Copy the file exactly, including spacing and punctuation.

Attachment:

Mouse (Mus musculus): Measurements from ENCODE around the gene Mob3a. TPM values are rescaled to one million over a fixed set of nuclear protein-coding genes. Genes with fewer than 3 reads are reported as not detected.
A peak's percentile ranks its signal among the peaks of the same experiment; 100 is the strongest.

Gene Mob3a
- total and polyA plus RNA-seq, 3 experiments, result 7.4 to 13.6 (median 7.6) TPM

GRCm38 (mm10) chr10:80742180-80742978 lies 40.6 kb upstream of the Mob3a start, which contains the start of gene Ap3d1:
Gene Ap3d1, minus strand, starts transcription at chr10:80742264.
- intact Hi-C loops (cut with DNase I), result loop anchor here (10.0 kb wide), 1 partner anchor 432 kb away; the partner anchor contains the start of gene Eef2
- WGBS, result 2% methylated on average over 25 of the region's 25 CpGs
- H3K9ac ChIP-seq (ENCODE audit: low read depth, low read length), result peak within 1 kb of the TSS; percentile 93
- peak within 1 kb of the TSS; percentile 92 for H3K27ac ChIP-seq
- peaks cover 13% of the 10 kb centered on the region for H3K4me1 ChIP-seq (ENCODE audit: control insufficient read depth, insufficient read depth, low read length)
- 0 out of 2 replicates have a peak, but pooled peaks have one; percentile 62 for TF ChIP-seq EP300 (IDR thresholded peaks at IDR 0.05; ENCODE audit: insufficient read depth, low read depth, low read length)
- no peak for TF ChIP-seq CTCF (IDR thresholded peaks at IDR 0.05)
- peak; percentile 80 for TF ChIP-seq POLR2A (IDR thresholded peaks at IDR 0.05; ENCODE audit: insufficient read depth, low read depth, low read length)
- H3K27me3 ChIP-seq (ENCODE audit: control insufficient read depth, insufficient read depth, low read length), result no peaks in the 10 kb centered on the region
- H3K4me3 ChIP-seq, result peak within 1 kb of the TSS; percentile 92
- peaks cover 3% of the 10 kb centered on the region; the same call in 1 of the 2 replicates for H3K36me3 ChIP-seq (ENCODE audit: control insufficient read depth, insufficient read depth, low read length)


Mouse (Mus musculus): Measurements from ENCODE around the gene Mob3a. TPM values are rescaled to one million over a fixed set of nuclear protein-coding genes. Genes with fewer than 3 reads are reported as not detected.
A peak's percentile ranks its signal among the peaks of the same experiment; 100 is the strongest.

Gene Mob3a
- total and polyA plus RNA-seq, 3 experiments, result 7.4 to 13.6 (median 7.6) TPM

GRCm38 (mm10) chr10:80742180-80742978 lies 40.6 kb upstream of the Mob3a start, which contains the start of gene Ap3d1:
Gene Ap3d1, minus strand, starts transcription at chr10:80742264.
- intact Hi-C loops (cut with DNase I), result loop anchor here (10.0 kb wide), 1 partner anchor 432 kb away; the partner anchor contains the start of gene Eef2
- WGBS, result 2% methylated on average over 25 of the region's 25 CpGs
- H3K9ac ChIP-seq (ENCODE audit: low read depth, low read length), result peak within 1 kb of the TSS; percentile 93
- peak within 1 kb of the TSS; percentile 92 for H3K27ac ChIP-seq
- peaks cover 13% of the 10 kb centered on the region for H3K4me1 ChIP-seq (ENCODE audit: control insufficient read depth, insufficient read depth, low read length)
- 0 out of 2 replicates have a peak, but pooled peaks have one; percentile 62 for TF ChIP-seq EP300 (IDR thresholded peaks at IDR 0.05; ENCODE audit: insufficient read depth, low read depth, low read length)
- no peak for TF ChIP-seq CTCF (IDR thresholded peaks at IDR 0.05)
- peak; percentile 80 for TF ChIP-seq POLR2A (IDR thresholded peaks at IDR 0.05; ENCODE audit: insufficient read depth, low read depth, low read length)
- H3K27me3 ChIP-seq (ENCODE audit: control insufficient read depth, insufficient read depth, low read length), result no peaks in the 10 kb centered on the region
- H3K4me3 ChIP-seq, result peak within 1 kb of the TSS; percentile 92
- peaks cover 3% of the 10 kb centered on the region; the same call in 1 of the 2 replicates for H3K36me3 ChIP-seq (ENCODE audit: control insufficient read depth, insufficient read depth, low read length)